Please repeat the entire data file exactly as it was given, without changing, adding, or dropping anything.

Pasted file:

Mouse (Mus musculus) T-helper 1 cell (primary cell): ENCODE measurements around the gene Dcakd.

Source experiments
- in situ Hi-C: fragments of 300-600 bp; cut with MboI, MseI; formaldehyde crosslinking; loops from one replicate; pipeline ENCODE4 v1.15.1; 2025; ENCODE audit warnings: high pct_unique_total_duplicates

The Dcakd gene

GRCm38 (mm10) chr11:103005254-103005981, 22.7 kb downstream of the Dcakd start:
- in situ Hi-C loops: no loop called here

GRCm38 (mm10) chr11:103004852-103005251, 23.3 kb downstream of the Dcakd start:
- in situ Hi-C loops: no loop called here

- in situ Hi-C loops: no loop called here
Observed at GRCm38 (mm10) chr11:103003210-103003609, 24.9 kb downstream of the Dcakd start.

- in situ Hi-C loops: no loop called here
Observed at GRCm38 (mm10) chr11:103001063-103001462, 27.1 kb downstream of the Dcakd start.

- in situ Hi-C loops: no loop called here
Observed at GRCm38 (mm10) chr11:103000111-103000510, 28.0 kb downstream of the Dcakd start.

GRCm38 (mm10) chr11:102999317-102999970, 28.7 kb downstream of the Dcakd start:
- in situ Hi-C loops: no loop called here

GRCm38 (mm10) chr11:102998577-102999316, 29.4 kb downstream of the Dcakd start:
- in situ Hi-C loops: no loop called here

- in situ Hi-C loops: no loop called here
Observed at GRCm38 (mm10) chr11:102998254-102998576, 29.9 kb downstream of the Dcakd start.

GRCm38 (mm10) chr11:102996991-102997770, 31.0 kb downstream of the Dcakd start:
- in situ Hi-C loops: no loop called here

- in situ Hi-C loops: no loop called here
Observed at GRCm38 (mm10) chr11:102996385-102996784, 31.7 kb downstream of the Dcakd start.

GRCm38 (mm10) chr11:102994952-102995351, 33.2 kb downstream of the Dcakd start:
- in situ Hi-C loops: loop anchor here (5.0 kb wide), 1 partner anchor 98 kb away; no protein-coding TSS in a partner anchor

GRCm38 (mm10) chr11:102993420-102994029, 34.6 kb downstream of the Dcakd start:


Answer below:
Mouse (Mus musculus) T-helper 1 cell (primary cell): ENCODE measurements around the gene Dcakd.

Source experiments
- in situ Hi-C: fragments of 300-600 bp; cut with MboI, MseI; formaldehyde crosslinking; loops from one replicate; pipeline ENCODE4 v1.15.1; 2025; ENCODE audit warnings: high pct_unique_total_duplicates

The Dcakd gene

GRCm38 (mm10) chr11:103005254-103005981, 22.7 kb downstream of the Dcakd start:
- in situ Hi-C loops: no loop called here

GRCm38 (mm10) chr11:103004852-103005251, 23.3 kb downstream of the Dcakd start:
- in situ Hi-C loops: no loop called here

- in situ Hi-C loops: no loop called here
Observed at GRCm38 (mm10) chr11:103003210-103003609, 24.9 kb downstream of the Dcakd start.

- in situ Hi-C loops: no loop called here
Observed at GRCm38 (mm10) chr11:103001063-103001462, 27.1 kb downstream of the Dcakd start.

- in situ Hi-C loops: no loop called here
Observed at GRCm38 (mm10) chr11:103000111-103000510, 28.0 kb downstream of the Dcakd start.

GRCm38 (mm10) chr11:102999317-102999970, 28.7 kb downstream of the Dcakd start:
- in situ Hi-C loops: no loop called here

GRCm38 (mm10) chr11:102998577-102999316, 29.4 kb downstream of the Dcakd start:
- in situ Hi-C loops: no loop called here

- in situ Hi-C loops: no loop called here
Observed at GRCm38 (mm10) chr11:102998254-102998576, 29.9 kb downstream of the Dcakd start.

GRCm38 (mm10) chr11:102996991-102997770, 31.0 kb downstream of the Dcakd start:
- in situ Hi-C loops: no loop called here

- in situ Hi-C loops: no loop called here
Observed at GRCm38 (mm10) chr11:102996385-102996784, 31.7 kb downstream of the Dcakd start.

GRCm38 (mm10) chr11:102994952-102995351, 33.2 kb downstream of the Dcakd start:
- in situ Hi-C loops: loop anchor here (5.0 kb wide), 1 partner anchor 98 kb away; no protein-coding TSS in a partner anchor

GRCm38 (mm10) chr11:102993420-102994029, 34.6 kb downstream of the Dcakd start: